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The Importance of Survivorship Care for Head and Neck Cancer


Nurses at the Cleveland Clinic are pushing to make survivorship care the norm for survivors of head and neck cancer.

Care for patients and survivors of head and neck cancer (HNC) should not end upon the completion of treatment, says Bridgett Harr, an oncology nurse from the Cleveland Clinic who helped build their survivorship program.

“It needs to just be routine for us. When ending treatment, you go right into survivorship care,” Harr said in an interview with CURE at the 2016 Annual Meeting of the American Society for Radiation Oncology (ASTRO), where she presented on survivorship with three of her colleagues, Kristine Adams, Molly Freeman and Sherry Soeder.

Earlier in the year, the Commission on Cancer (CoC) expanded their standard for survivorship care plans, though Harr said more research is still needed of the topic, proving what she has already seen in practice.

“Research is a relatively limited field for survivorship right now. We know that survivorship care is beneficial for patients, but there’s not research to show us that it is,” she said. “So we need to really work to get that research base to show that it is good and also look at the efficacy and utility of the care plans, as well as survivorship visits.”

For HNC survivors, that means focusing on healthy behaviors — such as smoking cessation — as well as addressing dryness, taste and appetite changes, speech and fatigue. Interventions include physical therapy, speech therapy massage and even acupuncture.

The Cleveland Clinic has an area for integrative medicine, where patients and survivors can get acupuncture in a group setting, making it more accessible and affordable to this population, especially since most insurance companies do not cover it.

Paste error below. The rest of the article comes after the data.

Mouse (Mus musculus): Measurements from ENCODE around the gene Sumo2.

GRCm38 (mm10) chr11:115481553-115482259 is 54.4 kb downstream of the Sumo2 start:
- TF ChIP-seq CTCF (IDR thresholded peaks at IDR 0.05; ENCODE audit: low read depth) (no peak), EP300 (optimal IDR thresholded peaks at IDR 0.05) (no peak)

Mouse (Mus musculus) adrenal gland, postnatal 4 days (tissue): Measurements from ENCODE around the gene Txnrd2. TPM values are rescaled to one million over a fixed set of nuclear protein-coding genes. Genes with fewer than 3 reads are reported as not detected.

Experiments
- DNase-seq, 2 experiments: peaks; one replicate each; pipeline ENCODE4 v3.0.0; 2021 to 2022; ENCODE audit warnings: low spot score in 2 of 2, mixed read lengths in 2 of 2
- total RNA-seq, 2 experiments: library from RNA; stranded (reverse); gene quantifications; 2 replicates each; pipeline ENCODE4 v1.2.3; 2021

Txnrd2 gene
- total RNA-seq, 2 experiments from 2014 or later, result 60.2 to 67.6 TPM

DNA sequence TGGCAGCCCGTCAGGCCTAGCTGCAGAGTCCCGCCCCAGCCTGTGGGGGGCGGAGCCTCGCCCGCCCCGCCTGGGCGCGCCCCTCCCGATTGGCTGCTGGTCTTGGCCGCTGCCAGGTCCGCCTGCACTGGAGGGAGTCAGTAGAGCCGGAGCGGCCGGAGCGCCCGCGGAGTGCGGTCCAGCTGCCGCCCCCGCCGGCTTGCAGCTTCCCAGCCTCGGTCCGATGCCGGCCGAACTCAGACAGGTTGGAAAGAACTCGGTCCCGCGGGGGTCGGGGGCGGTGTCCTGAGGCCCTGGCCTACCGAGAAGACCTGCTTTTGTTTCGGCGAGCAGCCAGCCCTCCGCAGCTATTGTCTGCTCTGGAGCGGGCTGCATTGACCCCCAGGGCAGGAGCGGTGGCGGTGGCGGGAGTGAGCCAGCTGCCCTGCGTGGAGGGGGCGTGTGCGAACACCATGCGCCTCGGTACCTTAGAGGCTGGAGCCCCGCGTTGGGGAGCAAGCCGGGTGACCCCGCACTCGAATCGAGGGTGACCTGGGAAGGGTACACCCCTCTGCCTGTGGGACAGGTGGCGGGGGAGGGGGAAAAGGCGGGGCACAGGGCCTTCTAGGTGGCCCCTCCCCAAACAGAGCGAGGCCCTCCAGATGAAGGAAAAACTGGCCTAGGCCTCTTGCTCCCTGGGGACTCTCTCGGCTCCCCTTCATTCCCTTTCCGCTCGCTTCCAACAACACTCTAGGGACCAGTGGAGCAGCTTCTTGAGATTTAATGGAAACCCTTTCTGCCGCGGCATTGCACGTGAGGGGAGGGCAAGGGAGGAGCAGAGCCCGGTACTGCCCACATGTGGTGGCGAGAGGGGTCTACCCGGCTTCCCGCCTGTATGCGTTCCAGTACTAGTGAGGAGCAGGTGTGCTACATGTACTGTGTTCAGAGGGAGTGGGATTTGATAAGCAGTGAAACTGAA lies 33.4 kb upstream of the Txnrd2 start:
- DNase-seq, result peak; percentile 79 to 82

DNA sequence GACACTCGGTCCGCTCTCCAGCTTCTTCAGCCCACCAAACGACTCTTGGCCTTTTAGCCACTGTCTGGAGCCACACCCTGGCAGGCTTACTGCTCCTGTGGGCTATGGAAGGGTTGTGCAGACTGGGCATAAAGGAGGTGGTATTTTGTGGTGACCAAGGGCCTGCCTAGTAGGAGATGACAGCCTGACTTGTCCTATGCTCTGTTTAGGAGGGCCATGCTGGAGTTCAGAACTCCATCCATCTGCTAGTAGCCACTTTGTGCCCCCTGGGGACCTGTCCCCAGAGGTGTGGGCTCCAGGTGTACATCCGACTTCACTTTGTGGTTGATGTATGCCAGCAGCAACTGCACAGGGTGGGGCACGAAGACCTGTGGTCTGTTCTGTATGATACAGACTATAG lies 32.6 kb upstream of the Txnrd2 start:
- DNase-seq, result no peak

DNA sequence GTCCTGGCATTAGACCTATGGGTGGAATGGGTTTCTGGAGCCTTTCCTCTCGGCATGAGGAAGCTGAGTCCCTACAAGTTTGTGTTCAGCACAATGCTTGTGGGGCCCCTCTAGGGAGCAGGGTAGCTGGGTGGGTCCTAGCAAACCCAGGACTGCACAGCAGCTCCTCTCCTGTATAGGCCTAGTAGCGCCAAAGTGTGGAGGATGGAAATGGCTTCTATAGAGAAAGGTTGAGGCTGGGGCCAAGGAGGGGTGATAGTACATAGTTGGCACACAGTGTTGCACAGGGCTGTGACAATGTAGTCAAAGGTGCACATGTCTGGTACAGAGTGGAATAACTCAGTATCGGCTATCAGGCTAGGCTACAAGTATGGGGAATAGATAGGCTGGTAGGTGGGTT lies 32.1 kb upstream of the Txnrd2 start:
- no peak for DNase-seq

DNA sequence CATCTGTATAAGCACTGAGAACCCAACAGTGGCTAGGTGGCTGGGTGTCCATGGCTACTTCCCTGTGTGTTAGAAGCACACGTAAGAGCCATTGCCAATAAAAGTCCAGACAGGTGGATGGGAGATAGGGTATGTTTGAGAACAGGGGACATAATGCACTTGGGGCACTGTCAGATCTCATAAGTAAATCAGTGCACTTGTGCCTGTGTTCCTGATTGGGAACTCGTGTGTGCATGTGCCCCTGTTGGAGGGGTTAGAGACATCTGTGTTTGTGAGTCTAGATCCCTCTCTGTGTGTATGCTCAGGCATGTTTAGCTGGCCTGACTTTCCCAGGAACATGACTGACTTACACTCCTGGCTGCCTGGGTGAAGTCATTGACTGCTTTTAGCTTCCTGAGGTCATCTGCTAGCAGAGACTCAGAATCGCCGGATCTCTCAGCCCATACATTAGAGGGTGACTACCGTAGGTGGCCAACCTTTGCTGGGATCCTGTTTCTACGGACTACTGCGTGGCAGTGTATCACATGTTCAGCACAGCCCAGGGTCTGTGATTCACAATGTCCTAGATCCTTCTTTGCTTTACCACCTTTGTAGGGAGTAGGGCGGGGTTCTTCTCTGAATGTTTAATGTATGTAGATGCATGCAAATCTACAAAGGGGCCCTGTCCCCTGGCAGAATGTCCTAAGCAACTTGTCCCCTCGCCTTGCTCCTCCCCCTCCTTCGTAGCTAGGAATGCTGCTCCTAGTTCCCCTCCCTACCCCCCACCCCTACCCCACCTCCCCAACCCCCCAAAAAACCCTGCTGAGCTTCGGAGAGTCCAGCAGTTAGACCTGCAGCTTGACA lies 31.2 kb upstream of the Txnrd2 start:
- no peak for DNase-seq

“They typically use that for taste changes, sometimes fatigue, dryness in the mouth and pain,” Harr said. “It really does touch on most of the symptoms from head and neck cancer.”

For patients whose primary cancer was located near the mouth and tongue, speech therapy is often used after treatment to learn how to speak again and other ways to annunciate. For oropharyngeal cancer origins, the focus is more on reworking the techniques patients use to swallow.

While speech therapy is typically covered by most insurance plans, there are still barriers to access for survivorship care.

“It’s also that these patients are done with treatment. They’re not coming back every day,” she said. “It’s taking time out of their work days to come back for care. So it’s about making those appointments available later and seeing what we can do to help.”

There is also a fragmentation of care when it comes to the providers as well.

“Specifically, there’s a need for more collaboration among provider teams, development of IT-based strategies and leadership buy-in,” Soeder, a nurse practitioner in radiation oncology at the Cleveland Clinic said. “This means coming together — the oncology team and the primary team in joint education – teaching and learning from each other.”

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